Easier this time, once we were moving. First, second, third. Lumbering along at 30, just fast enough to keep our momentum and keep from catching anyone in front of us. We passed the first exit, then the second, both blocked with tall piles of snow that would just as soon rip the Mustang’s front valance off as look at us. Fine. We’d push on. The weather was bound to turn, soon, right? The snow would slack. We’d see clear pavement again.

Or not. The closer we got to Asheville, the worse it got. There were no more tracks in the snow. Just hard-packed ice below our tires. The Mustang chimed a sweet-sounding diddy, then spit “SERVICE ADVANCETRAC” out across the gauge cluster. The car had taken it upon itself to disable both stability control and traction control.

Goddamn it.

More impassible exits, more snow. Then some ice for good measure. It was like trying to drive across a highway paved with buttered linoleum. The medians and ditches filled with jack-knifed semis and overzealous passenger cars. I drove with fingertips and toes, desperate to keep away from any drastic input.

Zach Bowman/TheDrive.com

Nadeem kept an eye on the map, watching the storm and trying to divine which route would take us to better weather. Nothing looked good. We were travelling with the storm, just behind a band of nasty snow and ice. We made it to I-26 and pushed south. Somehow, the roads got worse. There were no more lanes. The counties down here weren’t equipped to deal with this kind of weather.

We wound up in another caravan behind another lumbering semi. And, sure enough, it too came to a near stop as the road rose to crest a hill. Visions of our previous shit show flashed through my head. Desperate, I signaled for the left lane. Those behind us were already on to my game and darted around us. The gap was closing. Third gear to second. No one letting us over. Then, like the grater before, a miracle: Kevan and his Tacoma.

Turned out he’d left Knoxville shortly after I’d called, popped across the mountain and made up the gap on us like it was nothing. He flashed his lights, I popped over without coming to a stop, and we trundled on.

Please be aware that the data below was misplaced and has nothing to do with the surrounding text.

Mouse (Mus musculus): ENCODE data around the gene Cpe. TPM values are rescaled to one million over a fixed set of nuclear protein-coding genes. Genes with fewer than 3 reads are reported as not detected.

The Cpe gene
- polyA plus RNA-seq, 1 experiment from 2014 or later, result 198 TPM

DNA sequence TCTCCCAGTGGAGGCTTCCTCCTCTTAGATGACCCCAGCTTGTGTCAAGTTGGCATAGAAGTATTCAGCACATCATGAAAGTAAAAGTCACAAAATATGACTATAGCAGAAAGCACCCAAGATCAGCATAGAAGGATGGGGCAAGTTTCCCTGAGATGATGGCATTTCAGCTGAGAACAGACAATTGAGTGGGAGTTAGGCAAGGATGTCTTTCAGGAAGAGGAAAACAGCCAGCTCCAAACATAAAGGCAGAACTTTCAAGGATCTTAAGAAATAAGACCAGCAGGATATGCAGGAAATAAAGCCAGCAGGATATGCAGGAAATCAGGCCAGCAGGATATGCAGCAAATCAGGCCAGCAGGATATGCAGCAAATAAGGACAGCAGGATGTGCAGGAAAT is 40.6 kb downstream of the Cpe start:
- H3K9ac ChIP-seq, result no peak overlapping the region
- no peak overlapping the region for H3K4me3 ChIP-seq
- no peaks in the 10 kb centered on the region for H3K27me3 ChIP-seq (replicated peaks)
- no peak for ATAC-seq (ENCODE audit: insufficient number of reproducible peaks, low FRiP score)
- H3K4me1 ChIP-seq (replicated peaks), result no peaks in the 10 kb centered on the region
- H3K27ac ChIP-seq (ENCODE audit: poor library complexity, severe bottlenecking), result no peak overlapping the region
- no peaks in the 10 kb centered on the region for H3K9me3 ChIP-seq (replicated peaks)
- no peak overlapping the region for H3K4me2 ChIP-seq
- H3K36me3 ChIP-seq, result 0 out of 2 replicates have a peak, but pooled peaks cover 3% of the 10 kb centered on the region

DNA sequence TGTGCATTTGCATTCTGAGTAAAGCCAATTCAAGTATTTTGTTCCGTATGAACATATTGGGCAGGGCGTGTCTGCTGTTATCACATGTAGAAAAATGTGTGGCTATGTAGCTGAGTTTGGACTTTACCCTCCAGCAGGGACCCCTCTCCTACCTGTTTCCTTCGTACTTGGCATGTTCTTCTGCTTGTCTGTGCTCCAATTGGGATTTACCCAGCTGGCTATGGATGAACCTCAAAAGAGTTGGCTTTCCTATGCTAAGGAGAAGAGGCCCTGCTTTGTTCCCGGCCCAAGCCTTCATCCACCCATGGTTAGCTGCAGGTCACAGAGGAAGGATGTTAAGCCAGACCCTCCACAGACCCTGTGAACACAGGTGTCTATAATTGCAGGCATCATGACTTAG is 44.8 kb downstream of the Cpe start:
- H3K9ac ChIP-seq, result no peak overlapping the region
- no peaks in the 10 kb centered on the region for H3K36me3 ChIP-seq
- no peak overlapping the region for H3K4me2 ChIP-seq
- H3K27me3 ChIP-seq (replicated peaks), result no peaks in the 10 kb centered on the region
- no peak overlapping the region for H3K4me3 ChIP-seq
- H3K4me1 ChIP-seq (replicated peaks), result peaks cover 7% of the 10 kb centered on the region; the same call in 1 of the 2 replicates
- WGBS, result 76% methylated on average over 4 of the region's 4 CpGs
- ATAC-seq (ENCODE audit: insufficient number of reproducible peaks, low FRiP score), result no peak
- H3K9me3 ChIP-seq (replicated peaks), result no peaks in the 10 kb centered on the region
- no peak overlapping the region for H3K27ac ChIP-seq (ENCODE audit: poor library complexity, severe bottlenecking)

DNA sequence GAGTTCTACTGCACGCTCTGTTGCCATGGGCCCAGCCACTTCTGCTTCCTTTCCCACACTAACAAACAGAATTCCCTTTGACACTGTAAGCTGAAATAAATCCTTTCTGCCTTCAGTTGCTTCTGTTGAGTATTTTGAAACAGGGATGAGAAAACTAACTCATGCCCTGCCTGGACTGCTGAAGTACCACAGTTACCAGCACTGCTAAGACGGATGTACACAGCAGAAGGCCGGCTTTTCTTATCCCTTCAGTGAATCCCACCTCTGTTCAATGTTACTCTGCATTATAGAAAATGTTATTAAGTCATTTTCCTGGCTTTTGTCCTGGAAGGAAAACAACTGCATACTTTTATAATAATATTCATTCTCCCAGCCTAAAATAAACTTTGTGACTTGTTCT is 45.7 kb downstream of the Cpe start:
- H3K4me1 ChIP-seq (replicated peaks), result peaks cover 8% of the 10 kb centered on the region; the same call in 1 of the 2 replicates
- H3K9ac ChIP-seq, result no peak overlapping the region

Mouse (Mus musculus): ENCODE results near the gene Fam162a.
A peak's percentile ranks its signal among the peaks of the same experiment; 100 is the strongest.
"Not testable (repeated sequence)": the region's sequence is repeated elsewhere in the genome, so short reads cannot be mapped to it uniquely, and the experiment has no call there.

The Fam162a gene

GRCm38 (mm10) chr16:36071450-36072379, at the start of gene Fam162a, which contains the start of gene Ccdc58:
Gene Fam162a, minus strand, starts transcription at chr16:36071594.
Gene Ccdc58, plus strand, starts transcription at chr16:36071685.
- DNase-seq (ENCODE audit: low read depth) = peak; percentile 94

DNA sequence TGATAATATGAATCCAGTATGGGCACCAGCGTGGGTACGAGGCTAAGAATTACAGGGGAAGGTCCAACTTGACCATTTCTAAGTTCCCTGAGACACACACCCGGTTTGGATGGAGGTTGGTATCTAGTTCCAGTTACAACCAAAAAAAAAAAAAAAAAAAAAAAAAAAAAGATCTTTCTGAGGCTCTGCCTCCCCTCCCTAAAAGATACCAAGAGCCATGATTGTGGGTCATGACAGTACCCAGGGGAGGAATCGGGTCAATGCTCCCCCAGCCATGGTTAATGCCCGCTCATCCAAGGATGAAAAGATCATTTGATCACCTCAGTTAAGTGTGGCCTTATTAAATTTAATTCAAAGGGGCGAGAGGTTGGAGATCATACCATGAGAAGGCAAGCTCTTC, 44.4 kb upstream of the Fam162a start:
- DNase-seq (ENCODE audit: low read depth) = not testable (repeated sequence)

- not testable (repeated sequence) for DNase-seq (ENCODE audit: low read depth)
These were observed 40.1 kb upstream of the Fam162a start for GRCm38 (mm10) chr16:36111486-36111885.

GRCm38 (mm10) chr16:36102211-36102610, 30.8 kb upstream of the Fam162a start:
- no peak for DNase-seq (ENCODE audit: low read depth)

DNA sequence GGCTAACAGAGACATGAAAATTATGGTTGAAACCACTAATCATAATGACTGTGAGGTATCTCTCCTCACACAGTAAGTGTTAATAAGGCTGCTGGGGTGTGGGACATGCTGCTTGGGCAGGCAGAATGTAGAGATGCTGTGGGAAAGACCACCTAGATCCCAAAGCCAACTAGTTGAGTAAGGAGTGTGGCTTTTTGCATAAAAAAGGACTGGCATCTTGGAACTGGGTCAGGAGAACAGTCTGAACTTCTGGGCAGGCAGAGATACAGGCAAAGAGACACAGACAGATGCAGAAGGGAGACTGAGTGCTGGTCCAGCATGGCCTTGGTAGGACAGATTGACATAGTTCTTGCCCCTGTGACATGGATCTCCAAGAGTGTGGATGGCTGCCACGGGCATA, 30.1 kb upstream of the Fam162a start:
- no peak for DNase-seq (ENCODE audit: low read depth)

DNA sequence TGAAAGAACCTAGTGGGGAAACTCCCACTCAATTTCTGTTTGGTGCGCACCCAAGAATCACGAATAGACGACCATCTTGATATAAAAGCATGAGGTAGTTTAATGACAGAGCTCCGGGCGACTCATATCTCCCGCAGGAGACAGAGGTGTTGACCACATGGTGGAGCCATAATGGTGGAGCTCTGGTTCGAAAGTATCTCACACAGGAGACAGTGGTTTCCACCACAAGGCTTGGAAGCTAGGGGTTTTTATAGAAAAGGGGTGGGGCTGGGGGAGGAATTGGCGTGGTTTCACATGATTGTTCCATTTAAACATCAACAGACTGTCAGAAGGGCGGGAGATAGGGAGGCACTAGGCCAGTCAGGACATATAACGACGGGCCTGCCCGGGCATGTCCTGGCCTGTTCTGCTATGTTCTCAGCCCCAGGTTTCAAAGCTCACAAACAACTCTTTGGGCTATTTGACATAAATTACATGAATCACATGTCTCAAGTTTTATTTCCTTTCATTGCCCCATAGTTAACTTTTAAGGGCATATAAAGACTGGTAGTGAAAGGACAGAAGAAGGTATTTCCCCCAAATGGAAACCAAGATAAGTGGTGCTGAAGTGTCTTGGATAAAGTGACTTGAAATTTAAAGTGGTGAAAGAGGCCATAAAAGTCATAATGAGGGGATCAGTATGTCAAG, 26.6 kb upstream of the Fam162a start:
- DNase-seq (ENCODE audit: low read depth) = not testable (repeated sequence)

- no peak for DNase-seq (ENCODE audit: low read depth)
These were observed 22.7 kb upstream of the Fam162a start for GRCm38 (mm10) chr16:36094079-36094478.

It took six hours to get within sweating distance of Columbia, and the roads weren’t getting any better. At this rate, we’d never going to make Anderson before the car lot closed. And the Mustang was all everywhere. Kicking sideways, big, wide yaws that had me driving through the side glass. The margins got narrower, the road’s camber and the car’s momentum conspiring to do devilish things to the car’s glossy black paint.

The impact was coming. No arguing with it. Brother, I was working. Doing anything and everything to lessen the blow. I tried not to look at the guardrail, tried not to let my eyes tell the car to get cozy with galvanized steel. We were so close to straight, but still carrying too much momentum, and the foot or so of deep snow before the guard rail wasn’t enough to stop the smash. We came to a stop perfectly parallel with the guardrail, so close I couldn’t turn lock-to-lock without the wheel catching.

I’d scratched the side mirror.

Kevan pulled in front, threw a strap around the passenger A-arm and pulled us the rest of the way to the closest exit. We left the car in a Bi-Lo parking lot, certain that continuing on would be the fastest way to a totaled Mustang. We piled in the Tacoma and hauled off for Anderson.

The roads never got better. The snow just gave way to a legitimate ice storm. By the time the papers were signed and the tanks were full, the sun was falling. I-40 was closed, and we were left to make a decision: joust with the ice-fearing goons in Atlanta or brave the snow in the mountains of north Georgia. We chose the latter, plowing through virgin powder and flakes the size of well-fluffed birds. No better weather to buy a Land Cruiser.

We hit Knoxville 18 hours after we left, nothing but drizzle falling from the sky.